Persistent organic pollutants (POPs)
“Dirty dozen” are the first set of Persistent organic pollutants (POPs) banned by the Stockholm convention in 2004. Ever since 14 other chemicals have been added to the list. The committee is now reviewing 5 other chemicals to be added, which increase the list up to a total of 31 POPs.
- Hexachlorobenzene (HCB)
- Polychlorinated biphenyls (PCB)
- Polychlorinated dibenzo-p-dioxins (PCDD)
- Polychlorinated dibenzofurans (PCDF)
- Alpha hexachlorocyclohexane (α-HCH)
- Beta hexachlorocyclohexane (β-HCH)
- Tetrabromodiphenyl ether and pentabromodiphenyl ether (commercial PentaBDE)
- Hexabromodiphenyl ether and heptabromodiphenyl ether (commercial OctaBDE)
- Perfluorooctane sulfonate (PFOS), its salts, and PFOSF
- Hexabromocyclododecane (HBCD)
- Hexachlorobutadiene (HCBD)
- Pentachlorophenol (PCP)
- Polychlorinated naphthalenes (PCNs)
Chemicals under review to be included in the list;
- Decabromodiphenyl ether (DecaBDE)
- Short-chain chlorinated paraffins
- Hexachlorobutadiene (HCBD)
- Perfluorooctanoic acid (PFOA)
Why POPs are so significant?
Well, these chemicals are “persistent” in the environment. In other words, once released, it will never leave or decay from the environment. Also, they are soluble in organic fluids like oils, fats, and liquid fuels. This character helps them to bio accumulate and become long range travelers. A POP released from Sri Lanka can end up in Antarctic! They tend to bioaccumulate and bio magnify. Which means it travels through food chains and concentrate towards the end. As the figure shows, it enters the food chain through grass and ends up in the infant who feeds on mother’s milk. Just look at the concentration of the chemical.. its low in grass, little high in cow and highest in the infant.
There are hundreds of researches that show what these chemicals can do to human, to animals, plants, fungus, algae , bacteria and other organisms in the environment. Ingestion (consumption through mouth), inhalation or absorption through skin may cause developmental defects, cancers, endocrine disruption within reproductive system, central nervous system or immune system.
Yet, there are countries still thinking whether to ban or not these chemicals in their land. Some countries have accepted the ban (ratified the Stockholm convention), yet import PCB contaminated transformers, burn POPs contaminated articles in open and use POPs contained or contaminated pesticides, fungicides, etc… It’s pathetic. But;
There are things each of us can do to reduce the emission and contamination of POPs.
- Stop open burning of household waste.
There are number of items that can have POP chemicals in them. For example, plastics, PVC, electrical cables, textile, leather, carpets, rubber products, paper packages,.. etc. Thus it is not safe to burn anything in open air. Best thing would be to separate your household waste and submit to recycling centers. Specially electronic items and other non degradable waste.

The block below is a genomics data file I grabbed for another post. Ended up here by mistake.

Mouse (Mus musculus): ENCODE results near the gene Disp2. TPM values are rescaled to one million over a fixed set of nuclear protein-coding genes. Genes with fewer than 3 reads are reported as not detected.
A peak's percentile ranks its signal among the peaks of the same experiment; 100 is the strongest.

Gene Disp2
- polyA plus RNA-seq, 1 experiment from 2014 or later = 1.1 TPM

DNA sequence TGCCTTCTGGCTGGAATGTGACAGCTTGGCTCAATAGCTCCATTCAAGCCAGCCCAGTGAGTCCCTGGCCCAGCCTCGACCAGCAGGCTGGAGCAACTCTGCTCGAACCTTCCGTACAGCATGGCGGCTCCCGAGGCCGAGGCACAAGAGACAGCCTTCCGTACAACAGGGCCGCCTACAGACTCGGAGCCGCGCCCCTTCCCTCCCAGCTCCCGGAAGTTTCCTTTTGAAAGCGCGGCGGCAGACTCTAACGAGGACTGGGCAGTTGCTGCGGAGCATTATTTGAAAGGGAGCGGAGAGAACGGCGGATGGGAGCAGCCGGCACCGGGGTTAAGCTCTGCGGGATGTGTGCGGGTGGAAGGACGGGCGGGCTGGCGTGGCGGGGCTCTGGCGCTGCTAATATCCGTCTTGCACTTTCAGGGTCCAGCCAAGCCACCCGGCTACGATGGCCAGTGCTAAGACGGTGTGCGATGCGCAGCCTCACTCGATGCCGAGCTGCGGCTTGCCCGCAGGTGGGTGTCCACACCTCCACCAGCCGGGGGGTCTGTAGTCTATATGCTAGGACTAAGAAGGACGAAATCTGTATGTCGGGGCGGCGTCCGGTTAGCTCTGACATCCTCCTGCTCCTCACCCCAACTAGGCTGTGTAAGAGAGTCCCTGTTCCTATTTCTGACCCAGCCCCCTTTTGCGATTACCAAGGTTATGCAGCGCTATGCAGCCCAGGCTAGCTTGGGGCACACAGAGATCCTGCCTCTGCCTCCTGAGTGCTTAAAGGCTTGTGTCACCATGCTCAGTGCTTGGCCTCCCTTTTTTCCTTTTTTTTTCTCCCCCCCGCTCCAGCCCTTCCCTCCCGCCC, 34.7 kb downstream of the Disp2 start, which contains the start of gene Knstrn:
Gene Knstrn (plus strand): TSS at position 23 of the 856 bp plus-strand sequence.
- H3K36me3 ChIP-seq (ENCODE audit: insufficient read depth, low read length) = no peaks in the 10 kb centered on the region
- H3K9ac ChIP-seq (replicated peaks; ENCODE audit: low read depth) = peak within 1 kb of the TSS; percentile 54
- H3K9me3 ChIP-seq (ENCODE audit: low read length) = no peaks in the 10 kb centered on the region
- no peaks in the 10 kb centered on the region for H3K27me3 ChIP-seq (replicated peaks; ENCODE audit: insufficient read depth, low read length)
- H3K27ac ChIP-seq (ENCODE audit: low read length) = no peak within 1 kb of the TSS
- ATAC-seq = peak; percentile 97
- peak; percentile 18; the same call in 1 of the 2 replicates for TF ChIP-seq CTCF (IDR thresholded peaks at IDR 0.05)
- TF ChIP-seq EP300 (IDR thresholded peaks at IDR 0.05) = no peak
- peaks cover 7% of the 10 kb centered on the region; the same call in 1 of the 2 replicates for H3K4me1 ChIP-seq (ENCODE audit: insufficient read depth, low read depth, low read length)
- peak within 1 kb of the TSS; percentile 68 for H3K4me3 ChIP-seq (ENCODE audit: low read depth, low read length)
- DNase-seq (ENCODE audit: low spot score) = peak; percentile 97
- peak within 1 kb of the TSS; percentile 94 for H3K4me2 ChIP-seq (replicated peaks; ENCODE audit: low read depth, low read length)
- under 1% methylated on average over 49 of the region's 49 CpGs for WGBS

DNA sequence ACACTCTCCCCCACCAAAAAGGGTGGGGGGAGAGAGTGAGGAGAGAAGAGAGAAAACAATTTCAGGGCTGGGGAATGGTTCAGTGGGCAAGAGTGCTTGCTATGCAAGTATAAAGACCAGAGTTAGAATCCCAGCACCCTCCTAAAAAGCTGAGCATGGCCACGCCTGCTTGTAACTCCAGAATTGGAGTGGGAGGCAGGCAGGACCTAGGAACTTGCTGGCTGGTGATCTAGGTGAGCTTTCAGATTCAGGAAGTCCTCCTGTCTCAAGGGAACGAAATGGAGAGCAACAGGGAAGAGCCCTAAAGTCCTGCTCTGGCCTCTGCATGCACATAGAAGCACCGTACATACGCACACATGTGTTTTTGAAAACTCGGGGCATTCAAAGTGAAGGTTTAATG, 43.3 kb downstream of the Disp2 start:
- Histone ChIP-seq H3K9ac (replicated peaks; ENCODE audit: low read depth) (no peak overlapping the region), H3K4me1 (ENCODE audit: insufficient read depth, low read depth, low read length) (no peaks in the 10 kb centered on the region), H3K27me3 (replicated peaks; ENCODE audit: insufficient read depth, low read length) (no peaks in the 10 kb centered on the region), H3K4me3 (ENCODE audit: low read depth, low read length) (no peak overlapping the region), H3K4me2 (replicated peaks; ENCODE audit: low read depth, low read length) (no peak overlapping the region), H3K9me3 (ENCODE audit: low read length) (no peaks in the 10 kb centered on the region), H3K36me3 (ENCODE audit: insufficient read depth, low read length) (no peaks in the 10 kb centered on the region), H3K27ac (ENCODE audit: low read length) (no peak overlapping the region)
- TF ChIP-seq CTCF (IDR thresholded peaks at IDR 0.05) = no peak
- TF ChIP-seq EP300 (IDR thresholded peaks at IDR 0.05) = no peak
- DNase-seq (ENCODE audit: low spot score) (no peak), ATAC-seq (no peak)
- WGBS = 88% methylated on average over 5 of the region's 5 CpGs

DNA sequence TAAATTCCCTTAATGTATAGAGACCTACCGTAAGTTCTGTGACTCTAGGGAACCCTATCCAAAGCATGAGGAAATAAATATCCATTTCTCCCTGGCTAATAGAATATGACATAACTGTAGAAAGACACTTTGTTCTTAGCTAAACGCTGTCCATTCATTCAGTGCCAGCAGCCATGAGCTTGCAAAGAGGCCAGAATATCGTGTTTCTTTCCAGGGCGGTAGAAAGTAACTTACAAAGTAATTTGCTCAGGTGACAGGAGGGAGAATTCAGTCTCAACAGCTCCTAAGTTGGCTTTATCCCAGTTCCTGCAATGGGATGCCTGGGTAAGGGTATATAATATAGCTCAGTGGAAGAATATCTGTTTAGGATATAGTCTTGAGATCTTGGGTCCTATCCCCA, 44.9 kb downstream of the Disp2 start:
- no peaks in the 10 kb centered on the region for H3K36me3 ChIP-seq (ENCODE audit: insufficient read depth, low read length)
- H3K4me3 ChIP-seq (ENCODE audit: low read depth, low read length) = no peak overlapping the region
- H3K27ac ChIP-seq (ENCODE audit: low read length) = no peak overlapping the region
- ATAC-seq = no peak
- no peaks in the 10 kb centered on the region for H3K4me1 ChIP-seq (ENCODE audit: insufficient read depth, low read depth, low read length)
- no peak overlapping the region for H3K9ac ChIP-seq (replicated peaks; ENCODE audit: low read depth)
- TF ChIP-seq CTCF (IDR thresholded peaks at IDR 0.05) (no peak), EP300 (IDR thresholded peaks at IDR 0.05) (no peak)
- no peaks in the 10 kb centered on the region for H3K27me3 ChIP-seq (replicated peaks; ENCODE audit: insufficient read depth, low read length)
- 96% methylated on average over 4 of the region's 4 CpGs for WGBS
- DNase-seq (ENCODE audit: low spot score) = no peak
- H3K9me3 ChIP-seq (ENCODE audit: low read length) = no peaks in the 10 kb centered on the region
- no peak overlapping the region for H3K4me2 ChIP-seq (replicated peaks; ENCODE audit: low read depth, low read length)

- Reduce application of pesticides/ fungicides/ weedicides / insecticides and other pest controls available over the counter. There are natural substances you can use instead or repellents that can save your cultivation/ business.
- Be cautious of what you eat and drink. Even if someone has applied pesticides in your vegetables, you can avoid eating whole amount of those chemicals. Just;
- Wash your vegetables thoroughly with flowing water
- Avoid eating the peels of vegetables and fruits whenever possible
- Allow veggies and fruits to be in open air for sometime before you store them in the fridge. This can help to get rid of volatile residues in them
- Try gardening.. at least leafy vegetables can be supplied from your own garden.
4. Even if your meat contains POPs, you can avoid total ingestion by;
- Avoiding fatty parts like skins of meat and fish
- Avoid eating the gut, gills and heads of fish. Because the adipose tissues in head and other parts involved in food consumption, stores most of the fat soluble pollutants as well as heavy metals.
like to read more? here are some links;
- The POPs- Stockholm convention
- Health effects of POPs
- “POPs” by WHO
- Sources of POPs
- POPs- Air pollution Information System, UK
- Sources and Pathways of Persistent Organic Pollutants– IW:LEARN
- Sources of by-product POPs and their Elimination by Darryl Luscombe and Pat Costner, Greenpeace International Toxics Campaign, May 2001
- Persistent Organic Pollutant
- Persistent Organic Pollutants list
- Chemistry of Persistent Organic Pollutants
- POPs affects on women – Persistent Organic Pollutants and Early Menopause in U.S. Women, Natalia M. Grindler,Jenifer E. Allsworth,George A. Macones,Kurunthachalam Kannan,Kimberly A. Roehl,Amber R. Cooper Published: January 28, 2015http://dx.doi.org/10.1371/journal.pone.0116057
There’s much much more.. go surf as much as your brain requires. but just remember to do your part towards a toxics free future…